It is the time of year when thousands of health insurance policies come up for renewal. There have been price reductions on a number of plans in recent times, which means there are savings to be found.

Dermot Goode, of, said it was the busiest time of the year with 1 million people due to renew their policies in the next three months with 400,000 renewing in January alone. "Only around 20% of people actively shop around. Older people tend to auto-renew. Insurance companies love them. They are missing out on anything from €500 to €1,000 per adult. The savings are considerable."

The Minister for Health announced that there would be no increase in the health insurance levy in 2018, but Dermot Goode said anyone renewing in the next few months had yet to be hit with the last increase. "The levy accounts for around 30% of the premium. It went up by 10% in April, but that increase still hasn't fully washed through. It's welcome news that premiums may not rise in 2018, but those renewing in January still have to be hit with last April's increase," he explained.

Mr Goode said the practice of asking private patients to sign wavers in public hospitals to allow them to be charged as private patients is still widespread. "If they find out you have insurance, they get you to sign a waver and you'll be charged €813 per night instead of €80. That's why rates are going up by 5% each year. Unless you get a private room, and wait until you're in that private room, do not sign that form. If you do, you'll get noting extra," he warned.

Commenting on a report in the Irish Times this morning that the VHI was looking at buying into private hospitals, Dermot Goode said it would represent a significant shift in the insurer's business model, although it had been mooted in the past. "We saw them acquiring the Swiftcare clinics earlier this year. Buying into private hospitals is not something the VHI will do in the short term, but they are intent on it. The reason is they would have full control over their costs. In the UK, insurance companies run and own their own model of private hospitals. But if the VHI pursue that strategy, the other insurers are likely to follow suit," he concluded.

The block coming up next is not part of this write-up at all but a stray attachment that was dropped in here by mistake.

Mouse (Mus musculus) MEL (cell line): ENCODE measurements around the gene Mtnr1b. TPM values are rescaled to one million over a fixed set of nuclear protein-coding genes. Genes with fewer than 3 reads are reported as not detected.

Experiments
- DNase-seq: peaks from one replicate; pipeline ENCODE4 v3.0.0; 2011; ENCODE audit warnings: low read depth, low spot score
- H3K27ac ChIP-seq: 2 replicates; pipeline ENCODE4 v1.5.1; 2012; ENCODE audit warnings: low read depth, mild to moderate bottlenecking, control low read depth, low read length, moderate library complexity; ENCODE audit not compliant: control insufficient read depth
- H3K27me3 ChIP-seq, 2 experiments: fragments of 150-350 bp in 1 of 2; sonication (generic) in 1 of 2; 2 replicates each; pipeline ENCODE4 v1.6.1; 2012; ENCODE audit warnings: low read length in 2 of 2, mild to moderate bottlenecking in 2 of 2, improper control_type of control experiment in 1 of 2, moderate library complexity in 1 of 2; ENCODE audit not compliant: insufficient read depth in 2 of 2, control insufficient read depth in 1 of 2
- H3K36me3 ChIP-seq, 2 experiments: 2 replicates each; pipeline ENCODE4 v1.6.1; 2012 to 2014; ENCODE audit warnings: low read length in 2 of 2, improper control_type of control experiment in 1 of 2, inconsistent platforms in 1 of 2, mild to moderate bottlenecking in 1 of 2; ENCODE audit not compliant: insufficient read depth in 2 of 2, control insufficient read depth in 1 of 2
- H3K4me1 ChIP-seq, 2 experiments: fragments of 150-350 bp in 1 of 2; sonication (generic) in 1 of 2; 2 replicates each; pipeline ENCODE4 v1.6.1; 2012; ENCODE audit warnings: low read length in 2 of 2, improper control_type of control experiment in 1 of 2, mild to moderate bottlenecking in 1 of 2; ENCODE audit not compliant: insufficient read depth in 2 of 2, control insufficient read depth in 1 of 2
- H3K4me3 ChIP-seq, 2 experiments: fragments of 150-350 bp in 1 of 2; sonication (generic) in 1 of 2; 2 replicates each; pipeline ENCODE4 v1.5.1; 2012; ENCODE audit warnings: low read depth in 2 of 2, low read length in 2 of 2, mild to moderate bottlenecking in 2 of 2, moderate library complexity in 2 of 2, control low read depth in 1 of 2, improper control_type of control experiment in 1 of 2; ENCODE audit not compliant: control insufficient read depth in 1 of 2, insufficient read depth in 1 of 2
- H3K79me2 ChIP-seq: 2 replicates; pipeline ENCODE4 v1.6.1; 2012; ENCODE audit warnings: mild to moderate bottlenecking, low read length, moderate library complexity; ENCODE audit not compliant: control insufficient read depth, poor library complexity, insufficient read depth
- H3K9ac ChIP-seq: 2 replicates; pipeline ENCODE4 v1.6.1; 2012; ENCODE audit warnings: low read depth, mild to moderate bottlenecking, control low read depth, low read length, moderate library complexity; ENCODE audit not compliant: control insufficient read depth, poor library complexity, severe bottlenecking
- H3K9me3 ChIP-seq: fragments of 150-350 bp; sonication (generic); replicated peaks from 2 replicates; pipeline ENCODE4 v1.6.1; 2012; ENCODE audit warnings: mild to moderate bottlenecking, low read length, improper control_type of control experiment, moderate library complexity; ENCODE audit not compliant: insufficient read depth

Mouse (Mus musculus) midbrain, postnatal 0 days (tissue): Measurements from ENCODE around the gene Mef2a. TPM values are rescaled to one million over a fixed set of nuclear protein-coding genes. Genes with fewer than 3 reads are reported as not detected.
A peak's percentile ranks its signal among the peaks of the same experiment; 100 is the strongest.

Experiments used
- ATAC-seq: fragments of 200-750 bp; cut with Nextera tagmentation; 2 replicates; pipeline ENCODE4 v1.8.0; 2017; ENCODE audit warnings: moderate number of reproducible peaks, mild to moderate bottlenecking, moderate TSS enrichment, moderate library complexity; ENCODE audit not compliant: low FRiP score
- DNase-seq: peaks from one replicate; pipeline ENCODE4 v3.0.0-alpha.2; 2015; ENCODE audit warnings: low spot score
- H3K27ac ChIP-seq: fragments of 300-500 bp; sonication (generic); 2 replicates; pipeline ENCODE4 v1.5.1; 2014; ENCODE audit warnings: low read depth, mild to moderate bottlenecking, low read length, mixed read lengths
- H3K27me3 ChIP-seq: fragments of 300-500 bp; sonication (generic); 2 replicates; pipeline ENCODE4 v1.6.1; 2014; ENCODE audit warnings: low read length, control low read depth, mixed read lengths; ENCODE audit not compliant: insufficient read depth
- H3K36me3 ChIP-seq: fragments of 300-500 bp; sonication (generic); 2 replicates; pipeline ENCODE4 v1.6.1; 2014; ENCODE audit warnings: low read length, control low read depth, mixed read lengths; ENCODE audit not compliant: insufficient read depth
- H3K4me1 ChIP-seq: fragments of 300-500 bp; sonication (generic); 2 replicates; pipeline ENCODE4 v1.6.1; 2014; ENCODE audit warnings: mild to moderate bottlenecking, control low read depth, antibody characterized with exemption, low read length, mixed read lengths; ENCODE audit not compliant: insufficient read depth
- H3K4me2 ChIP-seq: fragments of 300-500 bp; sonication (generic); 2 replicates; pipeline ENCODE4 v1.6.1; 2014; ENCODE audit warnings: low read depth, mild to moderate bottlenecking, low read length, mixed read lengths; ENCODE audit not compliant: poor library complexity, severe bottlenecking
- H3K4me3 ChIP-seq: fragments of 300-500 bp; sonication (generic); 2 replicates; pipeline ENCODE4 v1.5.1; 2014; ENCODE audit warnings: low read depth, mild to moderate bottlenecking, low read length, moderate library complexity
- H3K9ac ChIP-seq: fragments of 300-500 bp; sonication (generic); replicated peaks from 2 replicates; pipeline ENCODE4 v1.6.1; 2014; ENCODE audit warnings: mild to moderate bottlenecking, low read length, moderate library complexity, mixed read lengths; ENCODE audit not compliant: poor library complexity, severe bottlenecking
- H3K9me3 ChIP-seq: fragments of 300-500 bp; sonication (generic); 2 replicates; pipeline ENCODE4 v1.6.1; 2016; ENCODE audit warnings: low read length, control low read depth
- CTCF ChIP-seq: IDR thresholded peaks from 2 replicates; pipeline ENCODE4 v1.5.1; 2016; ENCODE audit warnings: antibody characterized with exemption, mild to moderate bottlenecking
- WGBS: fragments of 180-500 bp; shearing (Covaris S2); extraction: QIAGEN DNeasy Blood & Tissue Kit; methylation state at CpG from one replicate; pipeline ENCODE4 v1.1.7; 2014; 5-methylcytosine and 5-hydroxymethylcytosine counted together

MORNING BRIEFS - Richard Moat is to step down as chief executive of Eir when the deal on a majority takeover of the telecoms company is complete, which is expected to be in the next six months. It was announced this morning that a consortium led by NJJ Telecom alongside French operator, Iliad, is to acquire almost two thirds of the telecoms company in a deal valuing the enterprise at around €3.5 billion. Shares in Illiad are down around 3% this morning.

*** The UK Competition and Markets Authority has cleared Tesco's takeover of wholesaler, Booker. The CMA said the two did not compete head-to-head in most of their activities. Booker supplies shops operating under the Premier, Londis and Budgens brands in the UK.

*** Wall Street was closed by the time the US Senate voted through the Republican sponsored tax bill this morning. But stocks actually fell after the initial vote in the House of Representatives. Much of the anticipation had been priced in by traders in the weeks leading up to the vote. On Monday night, markets surged to all time highs with the Nasdaq briefly passing the 7,000 mark for the first time.

*** Three out of five hotel and guesthouse owners say their business has been impacted by the hit to sterling during 2017, according to the Irish Hotels Federation. That 60% figure is up from 45% this time last year which would have been about six months after the Brexit vote. The most recent CSO figures show that UK visitor numbers are down 6% year on year.

*** There has been a sharp correction in the price of Bitcoin overnight. One is worth around $16,500 - down almost a fifth from the peak it hit three days ago. But it is only about three weeks since Bitcoin passed $10,000 for the first time.